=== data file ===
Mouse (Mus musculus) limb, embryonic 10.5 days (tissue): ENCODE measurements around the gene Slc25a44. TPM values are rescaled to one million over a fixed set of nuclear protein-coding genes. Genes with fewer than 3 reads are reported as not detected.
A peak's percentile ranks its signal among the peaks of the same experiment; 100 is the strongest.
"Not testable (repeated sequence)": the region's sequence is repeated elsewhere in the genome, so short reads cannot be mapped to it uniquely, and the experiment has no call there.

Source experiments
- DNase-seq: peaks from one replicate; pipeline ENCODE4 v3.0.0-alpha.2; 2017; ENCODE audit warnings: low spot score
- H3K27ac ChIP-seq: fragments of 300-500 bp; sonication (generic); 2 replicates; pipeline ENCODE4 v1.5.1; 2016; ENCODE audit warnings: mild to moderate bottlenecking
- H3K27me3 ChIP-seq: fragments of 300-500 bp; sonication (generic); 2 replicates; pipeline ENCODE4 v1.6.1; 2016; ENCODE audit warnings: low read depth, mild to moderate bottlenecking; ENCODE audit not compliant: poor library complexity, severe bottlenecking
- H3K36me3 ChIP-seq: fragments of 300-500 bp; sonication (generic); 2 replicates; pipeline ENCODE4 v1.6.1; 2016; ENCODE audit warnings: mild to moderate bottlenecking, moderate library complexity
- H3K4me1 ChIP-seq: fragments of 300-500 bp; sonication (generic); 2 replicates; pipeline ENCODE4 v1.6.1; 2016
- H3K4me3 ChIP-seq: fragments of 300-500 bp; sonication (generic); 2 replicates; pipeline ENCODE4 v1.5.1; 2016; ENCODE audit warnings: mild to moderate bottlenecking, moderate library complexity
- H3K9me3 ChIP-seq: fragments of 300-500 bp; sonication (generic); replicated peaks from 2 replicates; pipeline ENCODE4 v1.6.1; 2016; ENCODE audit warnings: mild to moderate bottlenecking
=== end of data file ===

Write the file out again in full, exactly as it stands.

Mouse (Mus musculus) limb, embryonic 10.5 days (tissue): ENCODE measurements around the gene Slc25a44. TPM values are rescaled to one million over a fixed set of nuclear protein-coding genes. Genes with fewer than 3 reads are reported as not detected.
A peak's percentile ranks its signal among the peaks of the same experiment; 100 is the strongest.
"Not testable (repeated sequence)": the region's sequence is repeated elsewhere in the genome, so short reads cannot be mapped to it uniquely, and the experiment has no call there.

Source experiments
- DNase-seq: peaks from one replicate; pipeline ENCODE4 v3.0.0-alpha.2; 2017; ENCODE audit warnings: low spot score
- H3K27ac ChIP-seq: fragments of 300-500 bp; sonication (generic); 2 replicates; pipeline ENCODE4 v1.5.1; 2016; ENCODE audit warnings: mild to moderate bottlenecking
- H3K27me3 ChIP-seq: fragments of 300-500 bp; sonication (generic); 2 replicates; pipeline ENCODE4 v1.6.1; 2016; ENCODE audit warnings: low read depth, mild to moderate bottlenecking; ENCODE audit not compliant: poor library complexity, severe bottlenecking
- H3K36me3 ChIP-seq: fragments of 300-500 bp; sonication (generic); 2 replicates; pipeline ENCODE4 v1.6.1; 2016; ENCODE audit warnings: mild to moderate bottlenecking, moderate library complexity
- H3K4me1 ChIP-seq: fragments of 300-500 bp; sonication (generic); 2 replicates; pipeline ENCODE4 v1.6.1; 2016
- H3K4me3 ChIP-seq: fragments of 300-500 bp; sonication (generic); 2 replicates; pipeline ENCODE4 v1.5.1; 2016; ENCODE audit warnings: mild to moderate bottlenecking, moderate library complexity
- H3K9me3 ChIP-seq: fragments of 300-500 bp; sonication (generic); replicated peaks from 2 replicates; pipeline ENCODE4 v1.6.1; 2016; ENCODE audit warnings: mild to moderate bottlenecking